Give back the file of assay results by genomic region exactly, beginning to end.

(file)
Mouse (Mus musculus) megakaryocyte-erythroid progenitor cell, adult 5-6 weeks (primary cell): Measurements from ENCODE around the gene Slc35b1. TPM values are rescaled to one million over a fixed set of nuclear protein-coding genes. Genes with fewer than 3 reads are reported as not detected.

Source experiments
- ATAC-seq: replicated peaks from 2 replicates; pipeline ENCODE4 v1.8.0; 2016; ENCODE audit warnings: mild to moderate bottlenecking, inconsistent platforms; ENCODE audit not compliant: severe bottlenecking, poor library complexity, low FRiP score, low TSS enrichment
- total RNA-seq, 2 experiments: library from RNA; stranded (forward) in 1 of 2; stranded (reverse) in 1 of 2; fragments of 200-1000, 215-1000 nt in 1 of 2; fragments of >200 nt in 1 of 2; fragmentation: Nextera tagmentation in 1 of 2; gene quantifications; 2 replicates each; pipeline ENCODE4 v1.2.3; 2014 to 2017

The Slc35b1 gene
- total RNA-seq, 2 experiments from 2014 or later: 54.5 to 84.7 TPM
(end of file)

Mouse (Mus musculus) megakaryocyte-erythroid progenitor cell, adult 5-6 weeks (primary cell): Measurements from ENCODE around the gene Slc35b1. TPM values are rescaled to one million over a fixed set of nuclear protein-coding genes. Genes with fewer than 3 reads are reported as not detected.

Source experiments
- ATAC-seq: replicated peaks from 2 replicates; pipeline ENCODE4 v1.8.0; 2016; ENCODE audit warnings: mild to moderate bottlenecking, inconsistent platforms; ENCODE audit not compliant: severe bottlenecking, poor library complexity, low FRiP score, low TSS enrichment
- total RNA-seq, 2 experiments: library from RNA; stranded (forward) in 1 of 2; stranded (reverse) in 1 of 2; fragments of 200-1000, 215-1000 nt in 1 of 2; fragments of >200 nt in 1 of 2; fragmentation: Nextera tagmentation in 1 of 2; gene quantifications; 2 replicates each; pipeline ENCODE4 v1.2.3; 2014 to 2017

The Slc35b1 gene
- total RNA-seq, 2 experiments from 2014 or later: 54.5 to 84.7 TPM